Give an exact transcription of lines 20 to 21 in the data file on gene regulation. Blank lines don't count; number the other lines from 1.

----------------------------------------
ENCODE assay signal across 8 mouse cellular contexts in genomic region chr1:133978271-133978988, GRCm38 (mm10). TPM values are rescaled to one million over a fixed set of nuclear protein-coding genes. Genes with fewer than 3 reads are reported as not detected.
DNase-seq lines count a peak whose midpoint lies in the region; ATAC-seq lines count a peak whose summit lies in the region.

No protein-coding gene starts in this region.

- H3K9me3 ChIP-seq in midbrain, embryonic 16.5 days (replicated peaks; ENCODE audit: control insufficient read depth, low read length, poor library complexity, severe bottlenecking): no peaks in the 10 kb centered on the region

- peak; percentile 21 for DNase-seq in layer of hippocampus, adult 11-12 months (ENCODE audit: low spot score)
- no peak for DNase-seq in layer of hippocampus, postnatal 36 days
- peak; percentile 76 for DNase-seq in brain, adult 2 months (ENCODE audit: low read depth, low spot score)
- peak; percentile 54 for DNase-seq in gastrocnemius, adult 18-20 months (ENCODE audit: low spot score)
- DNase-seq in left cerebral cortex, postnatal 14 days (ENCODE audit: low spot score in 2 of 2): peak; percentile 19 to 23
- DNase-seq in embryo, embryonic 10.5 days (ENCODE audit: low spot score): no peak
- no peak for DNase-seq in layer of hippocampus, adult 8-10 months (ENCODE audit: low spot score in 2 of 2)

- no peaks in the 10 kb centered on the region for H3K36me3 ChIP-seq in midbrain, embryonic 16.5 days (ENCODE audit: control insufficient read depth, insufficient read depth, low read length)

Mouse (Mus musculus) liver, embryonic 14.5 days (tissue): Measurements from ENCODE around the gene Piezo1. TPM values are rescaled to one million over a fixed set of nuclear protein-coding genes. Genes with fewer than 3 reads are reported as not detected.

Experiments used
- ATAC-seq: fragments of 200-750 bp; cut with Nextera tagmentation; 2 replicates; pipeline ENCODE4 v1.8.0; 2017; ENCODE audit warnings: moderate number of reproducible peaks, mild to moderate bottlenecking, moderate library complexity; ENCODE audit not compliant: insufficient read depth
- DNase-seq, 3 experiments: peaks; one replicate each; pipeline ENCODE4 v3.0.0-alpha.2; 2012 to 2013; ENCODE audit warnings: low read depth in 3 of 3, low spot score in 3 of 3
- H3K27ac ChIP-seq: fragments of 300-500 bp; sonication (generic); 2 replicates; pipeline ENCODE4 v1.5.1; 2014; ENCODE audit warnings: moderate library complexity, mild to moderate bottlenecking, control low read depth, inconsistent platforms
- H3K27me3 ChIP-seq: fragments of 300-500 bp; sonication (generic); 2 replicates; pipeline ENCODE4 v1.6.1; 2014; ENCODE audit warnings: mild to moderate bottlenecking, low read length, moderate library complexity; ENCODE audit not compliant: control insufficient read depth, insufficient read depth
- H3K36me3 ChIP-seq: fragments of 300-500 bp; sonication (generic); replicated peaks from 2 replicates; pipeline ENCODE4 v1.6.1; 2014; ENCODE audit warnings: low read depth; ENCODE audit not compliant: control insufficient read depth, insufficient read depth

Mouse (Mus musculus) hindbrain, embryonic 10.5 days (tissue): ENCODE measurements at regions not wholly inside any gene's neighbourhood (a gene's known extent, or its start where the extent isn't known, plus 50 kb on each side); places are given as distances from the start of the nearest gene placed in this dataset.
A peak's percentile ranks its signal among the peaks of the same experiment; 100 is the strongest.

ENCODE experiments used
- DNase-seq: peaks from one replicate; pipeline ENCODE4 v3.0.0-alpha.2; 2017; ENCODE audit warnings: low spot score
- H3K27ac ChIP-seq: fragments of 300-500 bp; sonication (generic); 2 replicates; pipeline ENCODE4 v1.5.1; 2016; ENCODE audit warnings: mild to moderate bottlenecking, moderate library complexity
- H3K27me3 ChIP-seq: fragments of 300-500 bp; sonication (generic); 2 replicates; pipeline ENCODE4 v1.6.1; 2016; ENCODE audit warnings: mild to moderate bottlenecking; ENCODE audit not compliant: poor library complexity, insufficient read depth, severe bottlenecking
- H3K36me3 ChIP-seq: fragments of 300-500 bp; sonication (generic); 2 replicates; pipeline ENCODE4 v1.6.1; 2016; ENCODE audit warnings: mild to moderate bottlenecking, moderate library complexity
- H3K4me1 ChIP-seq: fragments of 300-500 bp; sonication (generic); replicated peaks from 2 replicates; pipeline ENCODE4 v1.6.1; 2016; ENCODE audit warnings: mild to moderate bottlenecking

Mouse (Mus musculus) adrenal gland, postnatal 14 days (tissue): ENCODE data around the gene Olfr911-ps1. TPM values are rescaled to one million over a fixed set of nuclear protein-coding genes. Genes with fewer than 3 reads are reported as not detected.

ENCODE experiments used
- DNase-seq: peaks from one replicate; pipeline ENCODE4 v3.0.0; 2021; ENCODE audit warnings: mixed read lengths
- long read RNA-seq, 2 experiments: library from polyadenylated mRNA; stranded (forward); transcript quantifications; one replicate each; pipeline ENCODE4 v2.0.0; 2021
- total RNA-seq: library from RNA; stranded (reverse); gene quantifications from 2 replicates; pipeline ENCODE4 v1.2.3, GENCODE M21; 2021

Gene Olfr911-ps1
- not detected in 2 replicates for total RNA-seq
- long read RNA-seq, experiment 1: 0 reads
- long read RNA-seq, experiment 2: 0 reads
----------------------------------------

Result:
Mouse (Mus musculus) hindbrain, embryonic 10.5 days (tissue): ENCODE measurements at regions not wholly inside any gene's neighbourhood (a gene's known extent, or its start where the extent isn't known, plus 50 kb on each side); places are given as distances from the start of the nearest gene placed in this dataset.
A peak's percentile ranks its signal among the peaks of the same experiment; 100 is the strongest.